9

1x is the final working concentration of the solution (it could be anything depending on the type of the solution). Stock solutions are made at a higher concentration; if it is 10 times more concentrated than the working solution then it is 10x. Why 50x TAE but 10x TBE? The salts in TBE precipitate at higher concentrations. In other words, the salts in ...


9

As you may have realized, crystal violet can be replaced by a lot of dyes since the ethanol will wash out the dye from the gram negative cells. Methylene blue is a nice choice - malachite green may also work. A weak concentration of hydrochloric acid (3%) is also a possible replacement for the ethanol. A 3% HCl solution is used in the acid-fast stain but it ...


8

The reason fetal bovine serum (FBS) is used is because it supports a wide variety of cells and really supports their growth. It has a high concentration of growth factors, but also a low concentration of antibodies. So it promotes growth in almost any cell or tissue type without also having antibody reactions with it. Adult cows blood will have the ...


6

According to the sigma document you referenced (emphasis added by me): "The free acid is soluble at 0.24 g/L in water at 15ºC, while the sodium salt is soluble at >333 g/L in water at 15ºC. Therefore, pH control is very important to the use of this product. Aqueous solutions precipitate as the pH is lowered to 5." According to the FDA document ...


6

Although both names are quite common, both are wrong. In the original paper from 1951 Bertani was studying the lysogeny in E.coli, hence he called his media for this purpose "Lysogeny Broth" or LB in short. In the subsequent decades this name was transformed to "Luria Bertani" or "Luria Broth", which is incorrect. See the references 1 and 2 for more details. ...


5

Yes, you can do this. As long as the final mix has the proper concentrations of everything, its fine. Just make sure you compensate the by adding 30 uL (the extra volume) less of water to the master mix.


5

DNA in pure water. The only time that nucleic acids would encounter pure water would be in a laboratory setting--for example after an oligonucleotide is synthesized in vitro, the protecting groups are removed from the reactive atoms in the finished sequence and the final product is cleaved from the supporting matrix. At that point you can lyophilize (freeze ...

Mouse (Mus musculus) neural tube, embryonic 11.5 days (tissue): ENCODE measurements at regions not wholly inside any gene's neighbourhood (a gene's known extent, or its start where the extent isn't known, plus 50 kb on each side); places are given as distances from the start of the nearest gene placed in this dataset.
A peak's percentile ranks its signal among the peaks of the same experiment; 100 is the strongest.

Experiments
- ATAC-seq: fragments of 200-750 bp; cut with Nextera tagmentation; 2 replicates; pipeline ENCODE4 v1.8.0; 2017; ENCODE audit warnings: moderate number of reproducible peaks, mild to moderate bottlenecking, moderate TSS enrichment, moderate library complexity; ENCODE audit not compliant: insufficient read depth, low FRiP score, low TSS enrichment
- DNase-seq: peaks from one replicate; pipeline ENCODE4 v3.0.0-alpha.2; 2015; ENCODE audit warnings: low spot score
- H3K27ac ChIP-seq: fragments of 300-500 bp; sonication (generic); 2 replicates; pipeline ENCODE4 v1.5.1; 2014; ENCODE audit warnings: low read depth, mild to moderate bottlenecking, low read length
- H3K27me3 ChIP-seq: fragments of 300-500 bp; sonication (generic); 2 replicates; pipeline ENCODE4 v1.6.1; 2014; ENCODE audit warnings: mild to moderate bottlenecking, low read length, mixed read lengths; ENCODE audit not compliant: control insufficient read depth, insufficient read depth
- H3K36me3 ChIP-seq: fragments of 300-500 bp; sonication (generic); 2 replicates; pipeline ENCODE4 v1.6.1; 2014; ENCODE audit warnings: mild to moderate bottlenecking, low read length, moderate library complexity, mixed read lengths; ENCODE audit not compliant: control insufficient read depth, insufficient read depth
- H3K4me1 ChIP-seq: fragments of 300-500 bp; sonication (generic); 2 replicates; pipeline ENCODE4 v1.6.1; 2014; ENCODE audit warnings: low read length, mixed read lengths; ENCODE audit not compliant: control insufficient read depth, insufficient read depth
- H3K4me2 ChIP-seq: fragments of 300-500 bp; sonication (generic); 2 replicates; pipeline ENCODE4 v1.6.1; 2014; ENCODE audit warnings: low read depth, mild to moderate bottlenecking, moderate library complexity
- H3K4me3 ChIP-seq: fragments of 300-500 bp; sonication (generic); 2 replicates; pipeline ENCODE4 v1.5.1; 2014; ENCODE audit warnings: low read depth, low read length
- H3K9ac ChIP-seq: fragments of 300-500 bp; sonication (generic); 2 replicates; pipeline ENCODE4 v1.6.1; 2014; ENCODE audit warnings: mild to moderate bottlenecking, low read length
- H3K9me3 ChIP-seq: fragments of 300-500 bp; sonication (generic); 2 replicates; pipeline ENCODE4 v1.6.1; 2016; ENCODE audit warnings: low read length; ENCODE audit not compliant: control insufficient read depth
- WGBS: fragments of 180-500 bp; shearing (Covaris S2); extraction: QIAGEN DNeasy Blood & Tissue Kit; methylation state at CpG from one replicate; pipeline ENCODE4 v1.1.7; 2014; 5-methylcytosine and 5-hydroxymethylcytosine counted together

5

In my experience, half an hour at room temperature will make absolutely no difference. Boehringer Mannheim (now part of Roche), who at one time supplied the best NADPH, used to recommend storage at 4o C. By A340 callibration, NAD(P)H is typically about 85% 'pure' based on dry weight measurements, and Sigma will try to tell you that the remainder is mainly ...


4

You could measure OD at 340nm. If OD340 is much lower than expected, NADPH is oxidized and does not have much biochemical activity. http://www.bmglabtech.com/media/35216/1043734.pdf


4

Thiol-Based Reducing Agents The instability of thiol-based reducing agents in solution is due to their propensity to form disulfide bonds by the following half reaction: $$\ce{2RSH -> RSSR + 2H+ + 2e-}$$ It is clear that disulfide formation requires: Deprotonation of the thiols to form thiolates (RS-). An electron acceptor. Therefore, solutions of ...


4

It looks like Merck have different levels of quality control for their products. MQ 100 being the lowest up to MQ 600 being the highest. From what I can see the MQ200 product here has defined composition (of salt, tryptone and yeast extract in g/L) whereas the cheaper MQ100 product does not appear to have its composition ensured. I am sure your cultures will ...


3

The answer depends on the application and level of oversight/compliance you require. Most research labs I've seen use de-ionized or even reverse-osmosis water (from a tap) for most culture media applications. But when I was doing trace-metal analysis, I had to use higher grade water for almost all steps in my experiment. Mostly, we needed a certification ...


3

Yes, distilled water would be absolutely fine for your needs. You really don't need ultrapure water except for the most sensitive of applications. You also don't need to autoclave the distilled water before making things like media/buffer/etc; instead you would autoclave/filter them after you make them. You can take a look at this document for an overview ...


3

Are you sure that your TBE is at the right dilution? And that you're using TBE to make the gel and also as the buffer for running? That sort of wavy line looks like what you might get if you'd made the gel with water instead of buffer, or run it with water instead of buffer. You could also try using TAE to make/run the gel as a sanity check.


3

I think when they sent it to you without dry ice, it is probably OK to store it at room temperature. Sigma seems to advise on their NADPH to store dehydrated NADPH at room temperature, while they advise to store the hydrated forms at -20oC. Likely the presence or absence of molecular water in the material is crucial for its storage. disclaimer: I am not ...


3

A "bubble" per se would do no harm unless you have cells (without walls like mammalian cells) in the suspension. If you agitate the protein mixture vigourously then it may lead to denaturation of proteins by extensive intermolecular collisions. The "froth" formation is an indication of denaturation as denatured proteins stabilize these foams [1, 2]. ...